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Book News: Bob Dylan's Lyrics Get Their Own Book — And It's Massive

American folk pop singer-songwriter Bob Dylan, seen in April 1965. Evening Standard/Getty Images hide caption

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Evening Standard/Getty Images

American folk pop singer-songwriter Bob Dylan, seen in April 1965.

Evening Standard/Getty Images

The daily lowdown on books, publishing, and the occasional author behaving badly.

The words that so many ears know so well will soon be getting a place on the printed page — 1,034 pages, as a matter of fact. The songs of Bob Dylan have been compiled, annotated and illustrated in a collection so comprehensive, it could take some strength just to lift.

Set for publication on Oct. 28, The Lyrics: Since 1962 is the product of a collaboration between Dylan and Christopher Ricks, a British literary scholar and professor at Boston College. Ricks tells The New York Times that in his annotations, he aimed to point out the places where Dylan's songs changed over the singer's considerable career. Ricks says of Dylan's songs, "They're amazing, shape-changing things."

Only 3,000 copies will be printed, and they'll sell for $200 each at bookstores. Fifty signed copies of the book will also go for $5,000 each.

Sinead Takes To The Page: Not to be outdone, Sinead O'Connor has announced an upcoming book of her own — an as-yet untitled memoir slated for March 2016. And for those readers with a taste for a tell-all, never fear: There will be dirt. In a press release, the Irish singer says, "I look forward to dishing the sexual dirt on everyone I've ever slept with."

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Grammarians, Stand Down: Relax, everyone. If you think you need to split an infinitive or even — God forbid — leave a modifier dangling, Steven Pinker's given you the green light. The chair of the Usage Panel of the American Heritage Dictionary tells the New Republic that many grammar rules were born more from habit than necessity. "If you look at the grammar of English," he says, "you find that there is no rule that prohibits a dangling modifier. ... You find that it was pretty much pulled out of thin air by one usage guide a century ago and copied into every one since."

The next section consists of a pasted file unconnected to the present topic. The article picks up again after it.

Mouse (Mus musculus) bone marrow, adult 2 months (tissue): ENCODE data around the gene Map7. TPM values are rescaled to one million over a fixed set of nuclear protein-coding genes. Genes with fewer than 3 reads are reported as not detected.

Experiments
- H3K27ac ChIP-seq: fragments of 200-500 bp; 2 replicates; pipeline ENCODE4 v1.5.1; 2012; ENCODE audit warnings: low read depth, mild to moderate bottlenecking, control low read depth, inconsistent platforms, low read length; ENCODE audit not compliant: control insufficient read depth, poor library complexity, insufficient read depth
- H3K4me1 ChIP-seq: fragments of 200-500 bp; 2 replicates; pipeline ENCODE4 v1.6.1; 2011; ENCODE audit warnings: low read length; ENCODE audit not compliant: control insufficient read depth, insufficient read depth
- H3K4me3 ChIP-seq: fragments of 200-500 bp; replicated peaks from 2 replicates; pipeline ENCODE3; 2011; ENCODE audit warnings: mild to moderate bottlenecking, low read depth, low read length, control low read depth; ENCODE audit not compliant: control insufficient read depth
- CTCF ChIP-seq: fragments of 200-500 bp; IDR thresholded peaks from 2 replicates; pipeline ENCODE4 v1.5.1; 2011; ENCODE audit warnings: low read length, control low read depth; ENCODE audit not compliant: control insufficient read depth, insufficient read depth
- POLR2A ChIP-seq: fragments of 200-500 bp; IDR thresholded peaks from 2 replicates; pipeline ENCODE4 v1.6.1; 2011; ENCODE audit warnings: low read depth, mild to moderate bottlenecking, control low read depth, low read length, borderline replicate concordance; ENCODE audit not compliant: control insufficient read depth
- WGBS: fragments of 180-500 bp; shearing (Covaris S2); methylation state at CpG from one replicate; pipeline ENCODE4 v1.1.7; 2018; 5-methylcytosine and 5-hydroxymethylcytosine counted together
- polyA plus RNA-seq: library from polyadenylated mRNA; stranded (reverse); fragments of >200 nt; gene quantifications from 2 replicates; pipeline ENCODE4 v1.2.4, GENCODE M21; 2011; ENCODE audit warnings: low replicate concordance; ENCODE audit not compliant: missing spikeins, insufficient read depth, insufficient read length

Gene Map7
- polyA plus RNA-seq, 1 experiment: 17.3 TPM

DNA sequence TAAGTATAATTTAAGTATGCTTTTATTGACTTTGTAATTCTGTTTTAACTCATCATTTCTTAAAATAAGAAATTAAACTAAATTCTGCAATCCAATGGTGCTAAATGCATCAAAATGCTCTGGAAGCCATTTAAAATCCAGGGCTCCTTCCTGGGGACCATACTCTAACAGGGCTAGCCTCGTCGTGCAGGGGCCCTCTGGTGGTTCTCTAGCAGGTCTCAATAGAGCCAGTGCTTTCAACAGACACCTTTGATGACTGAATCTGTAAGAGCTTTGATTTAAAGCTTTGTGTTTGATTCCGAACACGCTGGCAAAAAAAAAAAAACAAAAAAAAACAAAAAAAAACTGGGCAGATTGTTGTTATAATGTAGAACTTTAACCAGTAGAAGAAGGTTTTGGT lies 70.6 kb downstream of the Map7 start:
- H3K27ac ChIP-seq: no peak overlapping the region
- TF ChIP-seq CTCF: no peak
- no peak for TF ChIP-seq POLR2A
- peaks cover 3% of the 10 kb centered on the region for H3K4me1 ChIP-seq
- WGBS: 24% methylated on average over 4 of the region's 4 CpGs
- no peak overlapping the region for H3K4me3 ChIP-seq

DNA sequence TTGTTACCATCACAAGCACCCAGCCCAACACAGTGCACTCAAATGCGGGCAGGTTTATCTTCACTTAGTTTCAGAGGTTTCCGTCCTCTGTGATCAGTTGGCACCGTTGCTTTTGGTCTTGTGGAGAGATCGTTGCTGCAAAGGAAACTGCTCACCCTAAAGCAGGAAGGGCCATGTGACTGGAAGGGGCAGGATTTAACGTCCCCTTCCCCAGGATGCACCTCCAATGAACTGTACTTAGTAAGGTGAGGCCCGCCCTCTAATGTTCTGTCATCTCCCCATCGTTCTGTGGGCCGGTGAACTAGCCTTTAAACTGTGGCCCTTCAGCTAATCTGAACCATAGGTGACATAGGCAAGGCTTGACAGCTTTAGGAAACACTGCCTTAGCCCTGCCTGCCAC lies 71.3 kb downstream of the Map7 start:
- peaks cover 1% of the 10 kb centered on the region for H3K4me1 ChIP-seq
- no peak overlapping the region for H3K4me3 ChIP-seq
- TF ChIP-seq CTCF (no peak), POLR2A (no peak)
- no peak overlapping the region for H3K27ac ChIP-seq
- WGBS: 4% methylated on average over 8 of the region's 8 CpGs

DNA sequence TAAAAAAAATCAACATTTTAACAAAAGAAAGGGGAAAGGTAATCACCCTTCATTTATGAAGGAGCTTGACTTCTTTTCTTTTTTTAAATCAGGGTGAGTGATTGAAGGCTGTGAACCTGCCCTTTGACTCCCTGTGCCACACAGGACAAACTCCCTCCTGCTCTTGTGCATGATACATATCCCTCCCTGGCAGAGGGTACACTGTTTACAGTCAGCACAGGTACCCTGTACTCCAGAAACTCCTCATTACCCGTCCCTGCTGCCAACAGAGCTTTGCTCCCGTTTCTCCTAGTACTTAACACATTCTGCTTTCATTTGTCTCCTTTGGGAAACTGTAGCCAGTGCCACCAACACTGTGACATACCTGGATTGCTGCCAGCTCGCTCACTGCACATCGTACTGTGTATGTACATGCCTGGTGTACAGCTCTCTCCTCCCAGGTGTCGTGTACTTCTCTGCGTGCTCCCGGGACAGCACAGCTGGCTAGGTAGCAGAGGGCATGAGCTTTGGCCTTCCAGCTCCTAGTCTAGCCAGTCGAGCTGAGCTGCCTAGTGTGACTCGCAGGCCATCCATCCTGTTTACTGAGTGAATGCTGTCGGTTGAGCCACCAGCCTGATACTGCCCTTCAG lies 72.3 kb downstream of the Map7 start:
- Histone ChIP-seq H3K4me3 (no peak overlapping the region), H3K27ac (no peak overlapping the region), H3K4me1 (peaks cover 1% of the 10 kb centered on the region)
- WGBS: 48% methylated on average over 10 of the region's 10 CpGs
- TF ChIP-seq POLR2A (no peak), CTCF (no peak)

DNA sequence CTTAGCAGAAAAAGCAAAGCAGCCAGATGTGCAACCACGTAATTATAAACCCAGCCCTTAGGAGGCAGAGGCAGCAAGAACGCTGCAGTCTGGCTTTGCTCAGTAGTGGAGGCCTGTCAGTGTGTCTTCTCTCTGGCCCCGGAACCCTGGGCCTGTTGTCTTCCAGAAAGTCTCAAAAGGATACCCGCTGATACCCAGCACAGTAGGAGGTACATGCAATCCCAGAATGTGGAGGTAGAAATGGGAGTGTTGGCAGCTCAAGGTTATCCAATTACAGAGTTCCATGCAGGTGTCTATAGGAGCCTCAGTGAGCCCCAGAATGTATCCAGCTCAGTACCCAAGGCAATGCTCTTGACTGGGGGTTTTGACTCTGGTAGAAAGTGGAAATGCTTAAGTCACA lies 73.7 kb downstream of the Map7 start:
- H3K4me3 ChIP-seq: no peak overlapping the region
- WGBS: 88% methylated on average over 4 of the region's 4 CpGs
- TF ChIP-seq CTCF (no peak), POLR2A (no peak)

Superman Denied: The Supreme Court has declined to review a recent challenge lodged against Warner Brothers' claims of ownership over Superman. Brought by heirs of Joseph Shuster, co-creator of the Man of Steel, the decade-long challenge contested an agreement that DC Comics — a subsidiary of Warner Bros. — and Shuster's sister made at the time of Shuster's death, which resolved "any past, present or future claims against DC." In the lower-court decision against Shuster's heirs, says The Hollywood Reporter, a federal judge ruled that "the broad and all-encompassing language of the 1992 Agreement unmistakably operates to supersede all prior grants."

Against Funding Writers: In The Guardian, Allison Flood points to some choice words from Horace Engdahl, a member of the 18-person Swedish Academy that will decide the winner of the Nobel Prize in Literature on Thursday. Speaking with the French newspaper La Croix, Engdahl laments the scholarships and grants that have turned the role of the writer into a profession: "Even though I understand the temptation, I think it cuts writers off from society, and creates an unhealthy link with institutions. Previously, writers would work as taxi drivers, clerks, secretaries and waiters to make a living. ... It was hard — but they fed themselves, from a literary perspective."